Protect Your Assets and Family with Estate Planning
Your Michigan estate plan is a set of written legal documents that provide instructions on what you want to happen to your assets in the event of your incapacity or death.
A Michigan estate plan protects the things you worked hard for, like your home, vehicles, personal belongings, insurance plans, retirement accounts, and other valuable assets. Additionally, your estate plan determines how your assets will be distributed to your loved ones upon your death while reducing your tax liability and shielding your legacy from claims for nursing home expenses.
Everyone has an estate plan; we are all born with one. State law controls what happens to your estate if you fail to create legal documents to guide and inform your personal representative, agent, or loved ones. Your assets are not protected without a personalized plan. State laws for your assets rarely align with your wishes.
The team at Malicoat Law are experienced asset protection lawyers who help ensure proper asset protection for you and your loved ones.
Understanding Estate Planning in Michigan
Estate planning starts with understanding your long-term goals for you and your family. You may want to protect some assets and pass others on to your loved ones. Each estate plan is specifically designed to meet the unique needs of each individual. At Malicoat Law, our Michigan estate planning attorneys can help prepare the best combination of legal documents to achieve your personal estate planning goals.
Why is Estate Planning Vital?
Estate planning is essential for all ages, but as we age, the need for estate planning becomes more critical. An estate plan is necessary if you or your loved ones wish to control assets upon disability and/or death. It’s common for people to avoid estate planning because they don’t want to face the end of their lives, disability, or failing health. Many believe that an estate plan is only for wealthy people. However, a comprehensive estate plan is helpful to everyone, no matter their wealth.
You’ve worked hard, saved, and accumulated assets that took years to earn. Have you thought about what happens to those hard-earned assets should you need long-term care or upon death? An expertly designed estate plan will protect your assets from Michigan probate court and shield your property from claims arising from nursing home care. Our estate planning lawyers in Michigan focus on helping clients plan for a medical crisis or death, ensure their wishes are fulfilled, and loved ones gain peace of mind.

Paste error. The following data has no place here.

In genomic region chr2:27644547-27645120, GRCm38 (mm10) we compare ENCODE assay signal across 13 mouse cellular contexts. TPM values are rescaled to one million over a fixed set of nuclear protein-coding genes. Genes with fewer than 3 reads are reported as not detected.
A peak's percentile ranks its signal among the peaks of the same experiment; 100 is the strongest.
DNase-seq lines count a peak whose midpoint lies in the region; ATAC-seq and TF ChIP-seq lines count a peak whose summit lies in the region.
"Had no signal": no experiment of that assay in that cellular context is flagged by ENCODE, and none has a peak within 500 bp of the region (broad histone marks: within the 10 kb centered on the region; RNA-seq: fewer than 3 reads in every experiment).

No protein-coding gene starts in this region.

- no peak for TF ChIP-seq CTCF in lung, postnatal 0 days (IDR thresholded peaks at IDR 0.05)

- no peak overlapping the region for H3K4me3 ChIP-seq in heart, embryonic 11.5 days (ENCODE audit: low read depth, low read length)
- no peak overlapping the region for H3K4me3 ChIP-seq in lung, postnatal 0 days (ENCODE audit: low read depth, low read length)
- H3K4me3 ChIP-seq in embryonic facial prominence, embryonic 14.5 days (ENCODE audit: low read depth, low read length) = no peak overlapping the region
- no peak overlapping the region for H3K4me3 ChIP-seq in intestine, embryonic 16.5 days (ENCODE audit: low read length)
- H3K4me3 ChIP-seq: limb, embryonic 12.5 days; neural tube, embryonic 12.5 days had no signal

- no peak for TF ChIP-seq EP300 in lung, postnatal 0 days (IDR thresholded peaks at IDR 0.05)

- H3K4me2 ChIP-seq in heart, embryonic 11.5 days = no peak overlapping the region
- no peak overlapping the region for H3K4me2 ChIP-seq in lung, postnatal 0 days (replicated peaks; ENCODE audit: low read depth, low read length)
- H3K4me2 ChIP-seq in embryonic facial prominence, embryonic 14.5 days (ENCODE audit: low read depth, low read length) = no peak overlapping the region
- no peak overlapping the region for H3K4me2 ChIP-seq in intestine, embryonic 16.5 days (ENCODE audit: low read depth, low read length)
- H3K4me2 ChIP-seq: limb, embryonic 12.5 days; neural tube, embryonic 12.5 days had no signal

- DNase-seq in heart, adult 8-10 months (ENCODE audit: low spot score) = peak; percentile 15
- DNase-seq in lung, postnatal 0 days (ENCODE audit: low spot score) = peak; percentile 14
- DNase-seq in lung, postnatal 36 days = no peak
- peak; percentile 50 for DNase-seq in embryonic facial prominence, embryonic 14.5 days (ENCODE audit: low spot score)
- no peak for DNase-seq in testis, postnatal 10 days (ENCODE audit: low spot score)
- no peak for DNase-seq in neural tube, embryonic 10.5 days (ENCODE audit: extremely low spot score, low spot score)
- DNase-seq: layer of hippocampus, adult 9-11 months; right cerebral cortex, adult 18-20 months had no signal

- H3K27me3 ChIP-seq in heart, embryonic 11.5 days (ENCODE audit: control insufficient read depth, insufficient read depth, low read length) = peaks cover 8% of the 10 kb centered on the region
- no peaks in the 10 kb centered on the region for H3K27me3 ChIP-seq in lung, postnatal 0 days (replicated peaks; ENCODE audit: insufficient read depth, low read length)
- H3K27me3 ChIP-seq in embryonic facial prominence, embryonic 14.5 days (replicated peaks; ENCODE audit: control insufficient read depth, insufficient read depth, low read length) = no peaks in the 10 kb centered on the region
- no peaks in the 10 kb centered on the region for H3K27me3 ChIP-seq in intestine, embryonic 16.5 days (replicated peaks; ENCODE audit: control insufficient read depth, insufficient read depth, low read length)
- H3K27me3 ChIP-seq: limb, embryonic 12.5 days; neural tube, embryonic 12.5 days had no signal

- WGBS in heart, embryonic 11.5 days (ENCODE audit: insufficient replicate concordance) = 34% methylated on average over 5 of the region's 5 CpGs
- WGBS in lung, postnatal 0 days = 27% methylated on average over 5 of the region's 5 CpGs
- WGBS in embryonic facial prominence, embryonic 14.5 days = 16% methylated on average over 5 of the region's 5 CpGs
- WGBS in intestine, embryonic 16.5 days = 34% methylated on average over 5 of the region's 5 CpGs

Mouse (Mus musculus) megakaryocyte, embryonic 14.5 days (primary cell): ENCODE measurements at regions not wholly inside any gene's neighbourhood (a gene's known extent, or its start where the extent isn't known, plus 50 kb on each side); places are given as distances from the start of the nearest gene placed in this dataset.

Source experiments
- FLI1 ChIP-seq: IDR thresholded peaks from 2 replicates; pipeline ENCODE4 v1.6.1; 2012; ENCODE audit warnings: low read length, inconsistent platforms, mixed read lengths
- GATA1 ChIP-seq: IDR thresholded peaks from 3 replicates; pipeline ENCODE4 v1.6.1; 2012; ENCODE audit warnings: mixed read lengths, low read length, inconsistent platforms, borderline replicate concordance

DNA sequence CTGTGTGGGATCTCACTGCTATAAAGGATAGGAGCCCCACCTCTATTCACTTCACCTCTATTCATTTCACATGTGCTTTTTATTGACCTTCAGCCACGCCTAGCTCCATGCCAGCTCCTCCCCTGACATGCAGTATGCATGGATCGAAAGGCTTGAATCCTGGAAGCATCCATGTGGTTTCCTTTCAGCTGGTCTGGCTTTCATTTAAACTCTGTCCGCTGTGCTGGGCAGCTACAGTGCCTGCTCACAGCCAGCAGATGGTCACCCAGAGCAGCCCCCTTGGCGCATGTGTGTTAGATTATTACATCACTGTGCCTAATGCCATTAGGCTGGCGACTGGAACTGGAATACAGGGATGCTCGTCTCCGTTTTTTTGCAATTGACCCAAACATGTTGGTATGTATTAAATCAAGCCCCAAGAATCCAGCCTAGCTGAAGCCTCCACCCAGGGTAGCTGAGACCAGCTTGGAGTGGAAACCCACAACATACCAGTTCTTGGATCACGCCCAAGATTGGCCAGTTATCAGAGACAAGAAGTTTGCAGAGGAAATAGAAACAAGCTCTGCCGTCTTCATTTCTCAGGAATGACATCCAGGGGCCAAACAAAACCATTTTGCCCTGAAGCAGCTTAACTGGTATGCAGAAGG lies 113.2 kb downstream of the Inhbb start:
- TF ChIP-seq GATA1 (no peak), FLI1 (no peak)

Consulting and planning with an estate planning attorney will take the guesswork out of estate planning and ensure all options are explored before moving forward with the best possible solution. Our qualified Michigan estate planning lawyers walk you through all the necessary parts of the estate plan, provide an explanation, and prepare the paperwork.
What Documents Do I Need for My Estate Plan?
This is a common question when creating an estate plan. The answer is that “it depends.” An experienced Michigan estate planning lawyer can advise you or a loved one on the necessary documents to protect your Michigan assets based on your situation. Some essential legal documents commonly used in an estate plan are wills, trusts, powers of attorney, living wills, and health care directives.
Your will specifies your intentions after you pass away. It appoints a personal representative of your estate who will manage the assets, pay debts, and distribute property as instructed. The will outlines the distribution of assets, but must go through Michigan probate court.
Trusts have the advantage of not having to go through probate. The property is still distributed at death, but no court action is required. When you create a trust, you can manage and control your property during your lifetime, and your beneficiaries receive the property after your death.